Molding and Shaping
The Lord shapes our lives in new ways at different periods through a vast range of experiences. The best plan is to look at whatever He’s given you to do at this time and determine that it’s not a mistake, it’s not a punishment, it’s not a hardship to just be endured. According to your attitude, it can be a positive experience, an opportunity that you can turn into something that will benefit you and those around you. It’s a chance to gain qualities, strength, convictions, and vision that you couldn’t gain in the same way elsewhere.
Life doesn’t get better by getting easier. It gets better by being lived to the full. To do that, you have to seek to experience joy in each event that enters your life and strive to gain from every situation you find yourself in, no matter what it may look like to you. If you take it like that, and seek God to help you find the treasures in what might look like a bit of a dunghill at the moment, you’ll discover something far greater than you had thought possible.
Dear God, help my unbelief. When I’m in pain, I forget that You care about me. I forget that You have helped me through my trials. I forget that You hold me in Your arms to keep me safe. I forget that You are feeling my pain with me. I forget that You love me. I forget that I am important to You. Show me Your presence, let me feel Your enveloping love. Heal my hurting soul. Thank You for staying with me even in my unbelief.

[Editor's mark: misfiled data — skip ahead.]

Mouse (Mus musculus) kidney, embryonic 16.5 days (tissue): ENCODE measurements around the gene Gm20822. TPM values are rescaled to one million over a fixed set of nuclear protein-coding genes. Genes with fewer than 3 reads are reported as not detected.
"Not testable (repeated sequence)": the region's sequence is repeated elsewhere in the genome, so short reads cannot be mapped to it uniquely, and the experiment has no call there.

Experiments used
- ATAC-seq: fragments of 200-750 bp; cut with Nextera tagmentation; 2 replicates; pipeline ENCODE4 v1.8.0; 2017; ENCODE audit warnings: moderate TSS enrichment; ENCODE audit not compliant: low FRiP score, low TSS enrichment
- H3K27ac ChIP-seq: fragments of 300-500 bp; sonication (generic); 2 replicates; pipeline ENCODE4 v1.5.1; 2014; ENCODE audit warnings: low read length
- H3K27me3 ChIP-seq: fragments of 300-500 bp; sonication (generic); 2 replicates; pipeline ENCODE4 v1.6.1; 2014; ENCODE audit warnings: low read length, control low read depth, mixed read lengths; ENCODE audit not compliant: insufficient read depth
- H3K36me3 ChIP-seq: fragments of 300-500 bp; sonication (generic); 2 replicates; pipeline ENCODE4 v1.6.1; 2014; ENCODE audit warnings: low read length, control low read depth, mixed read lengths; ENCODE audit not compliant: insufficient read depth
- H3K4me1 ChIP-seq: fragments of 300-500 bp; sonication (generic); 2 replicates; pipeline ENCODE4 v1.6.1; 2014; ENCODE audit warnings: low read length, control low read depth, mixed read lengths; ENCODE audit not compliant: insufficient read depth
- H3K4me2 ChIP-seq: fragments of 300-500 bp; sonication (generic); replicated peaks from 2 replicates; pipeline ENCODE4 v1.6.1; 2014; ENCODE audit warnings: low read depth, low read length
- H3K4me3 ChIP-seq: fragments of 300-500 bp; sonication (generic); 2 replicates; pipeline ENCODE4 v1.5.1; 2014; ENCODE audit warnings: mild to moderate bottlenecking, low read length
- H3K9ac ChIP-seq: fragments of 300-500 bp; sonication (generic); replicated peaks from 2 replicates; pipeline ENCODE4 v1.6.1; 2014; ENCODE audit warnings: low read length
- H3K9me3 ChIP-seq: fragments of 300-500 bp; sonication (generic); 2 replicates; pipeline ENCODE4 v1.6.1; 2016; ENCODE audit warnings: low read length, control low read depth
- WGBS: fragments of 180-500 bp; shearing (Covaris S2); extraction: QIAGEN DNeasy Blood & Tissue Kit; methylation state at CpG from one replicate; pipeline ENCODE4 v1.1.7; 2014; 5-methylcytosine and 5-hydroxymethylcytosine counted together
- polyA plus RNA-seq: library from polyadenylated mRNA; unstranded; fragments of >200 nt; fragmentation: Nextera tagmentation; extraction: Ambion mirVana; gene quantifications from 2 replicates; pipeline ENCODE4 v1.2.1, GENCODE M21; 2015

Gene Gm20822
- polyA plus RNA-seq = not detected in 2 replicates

So do not fear the struggle; rather, embrace it. Embrace it in the knowledge that the Grand Weaver will take all of your struggles, questions, disappointments, and fears and use them to build your faith and increasingly make you into a man or woman who looks like Jesus Christ.
I know He’s there with you! He’s there in the darkness. He’s there in the trial. He’s there in the test. He’s there in the confusion. He’s there in the depths. He’s there because He loves you, because you are very dear to Him.
No matter what, trust Him! Cry out to Him! You are undergoing the making, the breaking, the molding, and the shaping of your life, and every man or woman of God goes through it.
—David Brandt Berg
This is the word that came to Jeremiah from the Lord: “Go down to the potter’s house, and there I will give you my message.” So I went down to the potter’s house, and I saw him working at the wheel. But the pot he was shaping from the clay was marred in his hands; so the potter formed it into another pot, shaping it as seemed best to him. Then the word of the Lord came to me: “O house of Israel, can I not do with you as the potter does?” declares the Lord. “Like clay in the hand of the potter, so are you in my hand, O house of Israel.”
—Jeremiah 18:1–6 NIV
God doesn’t make mistakes
In 1502, in Florence, Italy, there was a large block of marble given to a church in Santa Maria. The church immediately hired who they thought was a professional to sculpt this enormously huge piece of rock. Soon after commencing this great task the man drilled a hole right at the bottom, destroying this magnificent piece of marble. So the church decided just to drape a huge sheet over it, not knowing what else to do, since it had been damaged beyond recognition and repair. A certain man named Michelangelo caught word of this large stone and how it had been destroyed, so out of curiosity he went to check it out and thought, “Hey, I think I can do something here.” After a time he began work and sculpted; and what was once thought to be a lost cause became one of the greatest statues of the biblical character of David ever built.